Talking to Kids About Privacy: Advice from a Panel of International Experts

Talking to Kids About Privacy: Advice from a Panel of International Experts

Now more than ever, as kids spend much of their lives online to learn, explore, play, and connect, it is essential to ensure their knowledge and understanding of online safety and privacy keeps pace. On May 13th, the Future of Privacy Forum and Common Sense assembled a panel of youth privacy experts from around the world for a webinar presentation on, “Talking to Kids about Privacy,” exploring both the importance of and approaches to talking to kids about privacy. Watch a recording of the webinar here.

The virtual discussion, moderated by FPF’s Amelia Vance and Jasmine Park, aimed to provide parents and educators with tools and resources to facilitate productive conversations with kids of all ages. The panelists were Rob Girling, Co-Founder of strategy and design firm Artefact Group, Sonia Livingstone, Professor of Social Psychology at the London School of Economics and Political Science (LSE), Kelly Mendoza, Vice President of Education Programs at Common Sense, Anna Morgan, Head of Legal and Deputy Commissioner of the Irish Data Protection Commission (DPC), and Daniel Solove, Professor of Law at George Washington University Law School and Founder of TeachPrivacy.

The first thing that parents and educators need to know? “Contrary to popular opinion, kids really care about their privacy in their personal lives, and especially now, in their digital lives,” shared panelist Sonia Livingstone. “When they understand how their data is being kept, shared, monetized and so forth, they are outraged.” To help inform youth, Livingstone curated an online toolkit with young people to answer frequently asked privacy questions that emerged from her research.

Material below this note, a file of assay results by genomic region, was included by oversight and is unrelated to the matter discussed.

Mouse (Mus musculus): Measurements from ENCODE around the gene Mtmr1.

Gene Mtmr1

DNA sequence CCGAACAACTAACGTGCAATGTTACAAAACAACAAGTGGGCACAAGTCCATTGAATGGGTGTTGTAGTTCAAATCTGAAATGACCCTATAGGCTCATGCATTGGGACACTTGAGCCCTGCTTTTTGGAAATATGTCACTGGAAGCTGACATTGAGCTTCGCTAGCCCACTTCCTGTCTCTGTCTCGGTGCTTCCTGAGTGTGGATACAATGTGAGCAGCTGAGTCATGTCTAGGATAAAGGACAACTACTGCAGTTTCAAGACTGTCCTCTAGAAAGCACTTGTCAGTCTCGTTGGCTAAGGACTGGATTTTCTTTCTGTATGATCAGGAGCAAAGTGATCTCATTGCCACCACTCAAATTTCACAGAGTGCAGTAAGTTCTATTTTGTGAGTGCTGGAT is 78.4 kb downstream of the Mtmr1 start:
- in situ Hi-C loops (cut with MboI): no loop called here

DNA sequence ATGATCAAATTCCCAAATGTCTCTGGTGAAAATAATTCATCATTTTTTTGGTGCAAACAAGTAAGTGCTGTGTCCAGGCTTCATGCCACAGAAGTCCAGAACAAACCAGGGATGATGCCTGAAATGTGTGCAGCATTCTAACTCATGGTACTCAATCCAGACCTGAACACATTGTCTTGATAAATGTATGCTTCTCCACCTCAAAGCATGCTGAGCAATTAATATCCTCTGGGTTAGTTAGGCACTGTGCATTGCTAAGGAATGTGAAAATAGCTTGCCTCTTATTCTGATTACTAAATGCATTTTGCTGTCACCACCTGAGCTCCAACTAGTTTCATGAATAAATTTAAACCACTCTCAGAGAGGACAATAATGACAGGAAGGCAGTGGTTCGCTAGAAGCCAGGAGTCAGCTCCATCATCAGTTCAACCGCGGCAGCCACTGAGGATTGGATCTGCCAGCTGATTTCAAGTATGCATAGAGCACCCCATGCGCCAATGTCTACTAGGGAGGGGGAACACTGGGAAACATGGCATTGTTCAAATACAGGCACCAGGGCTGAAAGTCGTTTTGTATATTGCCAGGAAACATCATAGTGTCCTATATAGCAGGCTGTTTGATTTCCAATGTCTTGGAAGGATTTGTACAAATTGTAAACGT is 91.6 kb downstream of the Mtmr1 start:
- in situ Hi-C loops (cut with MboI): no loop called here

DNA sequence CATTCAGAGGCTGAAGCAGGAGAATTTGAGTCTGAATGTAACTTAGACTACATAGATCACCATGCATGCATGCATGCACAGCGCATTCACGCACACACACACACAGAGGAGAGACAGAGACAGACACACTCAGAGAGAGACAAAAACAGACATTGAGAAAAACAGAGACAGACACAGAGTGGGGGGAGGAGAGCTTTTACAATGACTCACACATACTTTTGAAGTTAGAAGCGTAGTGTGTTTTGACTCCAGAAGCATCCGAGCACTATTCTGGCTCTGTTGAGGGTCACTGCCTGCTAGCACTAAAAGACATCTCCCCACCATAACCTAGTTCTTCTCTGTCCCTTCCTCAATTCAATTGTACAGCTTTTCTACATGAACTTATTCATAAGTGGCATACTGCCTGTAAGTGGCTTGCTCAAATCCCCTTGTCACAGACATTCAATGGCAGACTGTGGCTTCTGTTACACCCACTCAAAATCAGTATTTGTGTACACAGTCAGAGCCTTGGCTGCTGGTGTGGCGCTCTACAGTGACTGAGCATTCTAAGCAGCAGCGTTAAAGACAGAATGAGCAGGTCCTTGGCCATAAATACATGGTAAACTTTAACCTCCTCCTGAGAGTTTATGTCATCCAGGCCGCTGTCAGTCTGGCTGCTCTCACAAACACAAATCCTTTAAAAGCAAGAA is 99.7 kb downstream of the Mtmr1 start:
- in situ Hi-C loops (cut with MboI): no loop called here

And a close second: their views about privacy are closely shaped by their environment. “How children understand privacy is in some ways colored by the part of the world they come from and the culture and ideas about family and ideas about institutions that they can trust, and especially how far the digital world has already become something they rely upon,” Livingstone added.

Kelly Mendoza encouraged audience members to start having conversations about privacy with kids at a young age, and to get beyond the common but too simple advice to not share personal information online. Common Sense’s Digital Citizenship Curriculum provides free lesson plans to address timely topics and prepare students to take ownership of their digital lives by grade and topic.

She also emphasized the important role that schools play in educating parents about privacy in her remarks. “It’s important that schools and educators and parents work together because really we’re finding that schools can play a really powerful role in educating parents,” Mendoza said. “Schools need to do a better job of communicating – what tools are they using? How are they rated and reviewed? What are the privacy risks? And why are they using this technology?” A useful starting point for schools and parents is Common Sense’s Family Engagement Resources Toolkit includes tips, activities, and other resources.

Several panelists emphasized the critical role schools play in educating students about privacy. To do so effectively, schools engage and educate teachers to ensure they are informed and equipped to have meaningful conversations about privacy with their students.